During times of rising interest rates, you’ll get greater control—and more peace of mind—
by focusing on individual bonds and bond ladders.
Around 1980, the mortgage rate on my first home loan was 16%. Then began a 30-year downward trend that didn’t begin to reverse course until earlier this year. Although average mortgage rates still sit under 5%, the rate is expected to climb.
Rising interest rates were triggered earlier this year with a bump up in the federal funds rate to offset inflationary pressures (see Short-term borrowing rates inch higher). The Federal Reserve is primed to step up interest rates to keep inflation in check as the economy continues to do well.
As interest rates climb, bond prices fall. What does this mean for your bond investment strategy? Shift your strategy to invest in individual bonds rather than bond funds, giving you greater control and peace of mind as interest rates rise. This way should fund values drop quickly, you won’t get caught owning the wrong assets.
Shifting away from bond funds
Whether you’ve made it a practice to purchase bonds individually, in a mutual fund that invests in bonds (bond fund), or a combination of the two, it’s likely time to adjust your strategy. Bond funds generally are more interest rate sensitive, making them more volatile in a rapidly rising interest rate environment.
Bond funds don’t have a maturity date, which puts your principal at risk (see sidebar). Bond funds rarely hold bonds to maturity and investors can lose some or all their initial investment in a bond fund. The faster interest rates rise, the more panicky bond fund investors–who do not have the option of holding their fund assets to maturity and recouping principal–become.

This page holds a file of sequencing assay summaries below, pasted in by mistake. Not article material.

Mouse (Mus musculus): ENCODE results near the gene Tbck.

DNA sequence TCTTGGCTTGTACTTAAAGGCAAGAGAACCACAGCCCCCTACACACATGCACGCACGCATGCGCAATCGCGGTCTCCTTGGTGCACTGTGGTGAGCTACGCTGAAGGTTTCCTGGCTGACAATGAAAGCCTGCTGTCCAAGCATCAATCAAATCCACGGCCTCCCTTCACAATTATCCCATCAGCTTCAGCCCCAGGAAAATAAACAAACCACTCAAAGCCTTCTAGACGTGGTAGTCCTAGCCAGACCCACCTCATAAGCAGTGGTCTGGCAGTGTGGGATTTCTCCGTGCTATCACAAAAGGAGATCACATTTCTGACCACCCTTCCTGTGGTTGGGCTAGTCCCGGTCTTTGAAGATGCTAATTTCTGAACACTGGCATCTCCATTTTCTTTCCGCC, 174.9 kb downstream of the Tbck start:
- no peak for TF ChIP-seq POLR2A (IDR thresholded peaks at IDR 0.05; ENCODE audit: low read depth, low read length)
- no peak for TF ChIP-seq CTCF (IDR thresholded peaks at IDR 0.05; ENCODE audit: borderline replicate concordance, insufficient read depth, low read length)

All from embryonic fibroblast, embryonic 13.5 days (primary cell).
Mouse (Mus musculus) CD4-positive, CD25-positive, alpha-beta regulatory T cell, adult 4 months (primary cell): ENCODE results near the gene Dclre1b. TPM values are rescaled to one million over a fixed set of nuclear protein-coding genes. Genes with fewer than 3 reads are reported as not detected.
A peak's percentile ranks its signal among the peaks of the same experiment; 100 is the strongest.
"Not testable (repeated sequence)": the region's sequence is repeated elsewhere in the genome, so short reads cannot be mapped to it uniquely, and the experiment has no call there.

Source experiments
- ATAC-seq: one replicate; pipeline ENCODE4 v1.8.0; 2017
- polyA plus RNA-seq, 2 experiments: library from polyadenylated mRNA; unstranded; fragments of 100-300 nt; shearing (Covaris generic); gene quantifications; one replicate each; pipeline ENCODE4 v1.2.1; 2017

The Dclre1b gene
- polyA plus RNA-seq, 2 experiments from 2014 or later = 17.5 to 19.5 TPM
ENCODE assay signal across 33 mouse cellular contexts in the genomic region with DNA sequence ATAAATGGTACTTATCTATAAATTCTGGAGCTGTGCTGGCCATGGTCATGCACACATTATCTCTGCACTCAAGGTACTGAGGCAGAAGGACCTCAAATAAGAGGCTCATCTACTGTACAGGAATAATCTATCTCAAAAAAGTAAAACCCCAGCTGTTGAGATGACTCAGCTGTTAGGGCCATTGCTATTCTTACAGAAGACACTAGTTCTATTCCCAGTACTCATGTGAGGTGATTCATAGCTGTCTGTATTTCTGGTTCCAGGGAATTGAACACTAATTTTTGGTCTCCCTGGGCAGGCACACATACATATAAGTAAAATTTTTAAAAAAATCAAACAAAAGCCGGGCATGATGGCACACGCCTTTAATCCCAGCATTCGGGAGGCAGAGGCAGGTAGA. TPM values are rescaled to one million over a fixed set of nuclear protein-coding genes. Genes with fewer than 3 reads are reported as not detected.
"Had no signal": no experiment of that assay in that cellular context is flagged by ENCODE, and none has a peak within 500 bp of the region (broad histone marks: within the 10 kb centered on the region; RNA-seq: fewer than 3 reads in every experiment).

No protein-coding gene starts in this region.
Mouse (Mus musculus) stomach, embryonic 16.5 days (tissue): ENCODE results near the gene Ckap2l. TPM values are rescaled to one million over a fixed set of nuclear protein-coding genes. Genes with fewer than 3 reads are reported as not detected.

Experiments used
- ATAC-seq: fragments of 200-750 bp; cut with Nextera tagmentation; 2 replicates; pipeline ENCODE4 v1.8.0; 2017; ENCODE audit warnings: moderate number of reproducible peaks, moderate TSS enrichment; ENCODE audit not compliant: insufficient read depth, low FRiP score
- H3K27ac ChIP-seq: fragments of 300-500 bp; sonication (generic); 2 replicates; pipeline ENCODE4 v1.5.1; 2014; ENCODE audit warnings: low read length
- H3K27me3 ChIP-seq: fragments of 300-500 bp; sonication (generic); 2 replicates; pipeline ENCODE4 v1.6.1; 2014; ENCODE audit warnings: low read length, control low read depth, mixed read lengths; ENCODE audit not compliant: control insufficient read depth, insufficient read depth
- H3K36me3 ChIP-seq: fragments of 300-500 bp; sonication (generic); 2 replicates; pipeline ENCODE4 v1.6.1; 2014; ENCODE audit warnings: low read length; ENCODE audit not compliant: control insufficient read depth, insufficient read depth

You’ll also be paying more to put yourself into a riskier bond strategy that may struggle to stay ahead of inflation. Investment grade bond funds have an expense ratio of 0.9%, according to Morningstar.
If bonds are part of your overall investment strategy, stick to individual bond investments during rising interest rate environments. Hold them to maturity to get interest and principle back. Individual bonds and bond ladders can offset the impact of rising rates, preserving the safety and income you’ve come to expect from your bond investments.
Even if interest rates rise rapidly, you’ll have greater control and peace of mind with a portfolio of individually held, timed, and selected bonds than a professionally managed, costlier bond fund. This direct control gives you greater opportunities to shift strategies when the time is right.
Diversify individual bond investments to reduce your default risk. Larger investors can select and hold enough individual bonds to make up a diversified portfolio. Smaller investors without sufficient funds to self-diversify can buy into a group of bonds packaged up individually known as a unit investment trust.
Regardless of how you diversify, make sure you’re investing in investment grade bonds of high-quality issues.
If you need a second opinion on your bond strategy, let’s sit down together. Give me a call.
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Why maturity matters
Individual bonds pay out at a fixed rate of return when held to maturity. The income is generally fixed and maturity date set at the time of purchase.
Investors actively manage individual bonds and look to diversify across different issuers. You can sell individual bonds before the maturity date at a gain or loss.
Much of the complexity in buying individual bonds is tied to quantifying costs, understanding bond characteristics, and timing maturity to maximize the tax treatment, cash flow and reinvestment of the proceeds.
Bond funds are a professionally managed portfolio of bonds marked-to-market each day. These are popular among investors that want diversification and lower default risk without having to track individual bond performance.
Bond fund values don’t move in the same way as individual bonds because of maturity dates. Most funds hold thousands of bonds with different maturities, yields and durations. When you sell shares in a fund, you receive the fund’s current net asset value (NAV)–the value of fund holdings divided by fund shares less the redemption fee.
Individual holdings in a bond fund are constantly maturing. This allows bond fund managers to reinvest maturing proceeds at higher rates when interest rates are rising, offsetting some of the downside risk.